“It kind of fell together really quickly,” remembers Charles. Soon afterwards the first Icecream Hands album Travelling Made Easy was released. It was September 1993. Despite the quality of the songs and the outstanding keyboard contributions of David Milne, there were no natural stand out singles on the record, and airplay was difficult to come by. But having negotiated potentially the most difficult part of the journey - the take off- Icecream Hands found out quickly that they were in for a very bumpy flight. “From 93-97 a ridiculous amount of misfortune struck the band,” recalls Charles.
“And any saner person would have given it up for a life having lobotomies performed on them.” Dom broke his foot. Doug was assaulted and couldn’t sing a note for six months. Smiley broke something too. And Charles’ priorities shifted when his first son arrived. Despite all this, the band held on, and managed to tour a little, and also to record their finest song of the mid-nineties “Supermarket Scene”.
Charles describes the song as “a high watermark in the band’s recording. I thought ‘that’s it, that’s my best’ so when it stiffed it was a major turning point for me psychologically.” The song suffered from lack of promotional clout, and radio put it into the too hard basket. As always it was the independent stations, and JJJ who took notice. Charles life now consisted of new responsibilities. “Gone were the days of sitting endlessly on the couch writing tunes.” But the new stringency actually acted as a kind of filter for any song-writing ideas which weren’t up to scratch, and Charles notes that his songs became less cluttered and less “vague”.
He wrote when ideas arrived, rather than playing until something wafted out worth pursuing. “I probably started to write songs the way I always should have,” he says. “I’d have an idea, and bang.” Through this period material was slowly being collated for the next album. “Olive” was recorded as the next single, and that required several B-Sides.
Again the vast populace were indifferent, or simply unaware of the record. In inner city Melbourne however, the group’s following was increasing steadily. Icecream Hands’ second LP, Memory Lane Traffic Jam was collected from several sessions, and mastered in 1996. Then another hiccup developed. David Vodicka switched his distribution dealings from Shock Records to the multi-national BMG.
After the various legalities had been completed, it was to be a year before the album saw the light of day. On it’s release however, there was a new surge in enthusiasm about the band. The record was reviewed with breathless excitement all over the country and finally Icecream Hands had been afforded a solid foundation to move forward. Sadly in the interim, with so many setbacks, Dom had made the decision to leave the band. Rubber stable mates OscarLima loaned out their guitarist Kenny while the Hands looked for a permanent replacement. Their next single “Dodgy” was recorded and received commercial airplay, and the band appeared on a number of TV shows.
The door to the green room was finally ajar. Meanwhile over in America, Icecream Hands had become the deserving critical darlings of several pop-oriented Internet magazines, and web sites. Their records were being favourably compared to some of the classic guitar pop of the sixties, and late seventies. “Icecream Hands manage to provide a latter-day link to the records of The Kinks, Small Faces, Zombies etc, in terms of the charm and skill of the song writing while infusing their material with a contemporary and unique edge”. The search for a guitarist however, was going nowhere fast before being resolved in not altogether unusual fashion. Marcus Goodwin was a fan of the band. One night Charles remembered Marcus played guitar, and asked him if he’d want to audition.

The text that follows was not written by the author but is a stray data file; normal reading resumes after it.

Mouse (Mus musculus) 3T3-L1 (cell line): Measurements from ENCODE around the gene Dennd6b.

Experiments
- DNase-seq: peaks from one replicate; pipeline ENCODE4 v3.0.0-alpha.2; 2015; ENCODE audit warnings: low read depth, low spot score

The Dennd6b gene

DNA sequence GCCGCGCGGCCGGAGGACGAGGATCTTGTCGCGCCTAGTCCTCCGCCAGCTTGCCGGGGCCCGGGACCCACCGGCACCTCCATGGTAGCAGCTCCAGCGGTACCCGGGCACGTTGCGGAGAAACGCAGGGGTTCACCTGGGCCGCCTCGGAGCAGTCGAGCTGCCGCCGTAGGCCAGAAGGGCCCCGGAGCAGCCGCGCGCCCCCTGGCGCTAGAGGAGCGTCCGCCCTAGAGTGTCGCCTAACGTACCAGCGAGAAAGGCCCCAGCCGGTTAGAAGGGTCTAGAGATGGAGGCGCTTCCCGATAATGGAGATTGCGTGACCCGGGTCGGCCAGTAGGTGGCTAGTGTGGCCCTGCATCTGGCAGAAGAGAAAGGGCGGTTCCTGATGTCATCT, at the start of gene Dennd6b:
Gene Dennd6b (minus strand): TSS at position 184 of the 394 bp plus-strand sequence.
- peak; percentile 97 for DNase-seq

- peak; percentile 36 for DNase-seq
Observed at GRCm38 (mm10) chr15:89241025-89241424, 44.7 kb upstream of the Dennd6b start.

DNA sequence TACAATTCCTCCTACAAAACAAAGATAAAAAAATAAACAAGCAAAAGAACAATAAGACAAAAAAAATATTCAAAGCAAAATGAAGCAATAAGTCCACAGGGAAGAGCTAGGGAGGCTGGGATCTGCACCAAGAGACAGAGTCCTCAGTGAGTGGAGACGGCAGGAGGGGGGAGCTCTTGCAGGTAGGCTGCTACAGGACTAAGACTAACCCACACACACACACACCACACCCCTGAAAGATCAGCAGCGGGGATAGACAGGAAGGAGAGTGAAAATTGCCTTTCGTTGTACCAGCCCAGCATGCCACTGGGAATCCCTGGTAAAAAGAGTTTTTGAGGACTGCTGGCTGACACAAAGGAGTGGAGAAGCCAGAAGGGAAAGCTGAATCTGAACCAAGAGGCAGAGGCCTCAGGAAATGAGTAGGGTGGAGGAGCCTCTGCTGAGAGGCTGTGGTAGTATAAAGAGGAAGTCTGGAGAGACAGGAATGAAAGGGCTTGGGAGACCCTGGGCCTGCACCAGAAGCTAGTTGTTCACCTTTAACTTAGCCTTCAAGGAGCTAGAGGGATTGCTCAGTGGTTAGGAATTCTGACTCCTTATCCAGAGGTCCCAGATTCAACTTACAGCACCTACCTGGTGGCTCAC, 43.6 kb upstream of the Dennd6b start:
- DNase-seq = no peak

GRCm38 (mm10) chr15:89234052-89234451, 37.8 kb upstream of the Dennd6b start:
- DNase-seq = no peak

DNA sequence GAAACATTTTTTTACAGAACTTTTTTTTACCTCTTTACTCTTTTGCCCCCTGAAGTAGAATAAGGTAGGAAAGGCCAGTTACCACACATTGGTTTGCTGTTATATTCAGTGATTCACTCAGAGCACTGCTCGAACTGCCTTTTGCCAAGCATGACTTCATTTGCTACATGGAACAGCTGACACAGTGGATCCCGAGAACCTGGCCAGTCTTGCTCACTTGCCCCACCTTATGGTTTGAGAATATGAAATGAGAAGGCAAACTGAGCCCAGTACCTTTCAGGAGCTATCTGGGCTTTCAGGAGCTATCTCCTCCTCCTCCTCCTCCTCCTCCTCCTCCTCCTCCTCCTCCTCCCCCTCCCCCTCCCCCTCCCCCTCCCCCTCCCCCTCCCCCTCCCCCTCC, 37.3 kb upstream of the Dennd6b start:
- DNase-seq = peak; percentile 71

As it happened Marcus played extremely well, and was the perfect man to step into the breach, just in time for the recording of the new album, and a visit to the US for the annual South by South-West conference. “We were able to get a decent amount of money to record,” says Charles. The band enlisted producer Wayne Connolly for the sessions which would become Sweeter Than The Radio. “He busted my balls,” laughs Charles. “I’d think something was fine and he’d tell me to do it again.
Wayne would often joke about 'magic ears' but he's got 'em." The songs had again been written over the previous year, with both Doug and Smiley contributing songs that added variety and class to an album that once again would be hailed as a masterpiece. With the release of the singles 'Spiritlevel', ‘Yellow and Blue', 'Nipple' and 'The Obvious Boy' the band toured more extensively than ever, with Pollyanna, Powderfinger, Fountains of Wayne, the National Big Day Out Festival and The Whitlams, before re-tracing much of that journey headlining their own shows. Every sizeable town in the country got to taste the group’s gleaming power pop. Ice Cream Hands became even more sought after TV guests too, performing live on nationally broadcast shows such as, The 10.30 Slot, House Of Hits as well as The Big Schmooze and Rove. Also the winsome videos for ‘Yellow and Blue’, and ‘Nipple’ became mainstays on Rage, and other music clip shows. The culmination of this wider recognition and critical assent was a Final Nomination for Sweeter Than The Radio at the 19th annual Australian Record Industry Awards. In late 2001 the group will, all being well, release their next album, no doubt another world class collection of melodic gems, with witty lyrics, imaginative arrangements and uplifting energy.
In fact, the band can't wait to get to work on the new record, with Charles harbouring a group of songs which he believes to be the strongest Icecream Hands material yet. In the meantime, the group will continue to flex their musical muscle live, and the shows should not be missed. In concert the group are a precision honed force, combining their intricate harmonic twists, with a raw gut level energy. Having overcome the setbacks, and finally received the much overdue accolades deserving them, the band can concentrate their energies on music alone. It'll take some patience to await what is certain to be the best record yet from a truly outstanding band. Read more on Last.fm. User-contributed text is available under the Creative Commons By-SA License; additional terms may apply..
show me more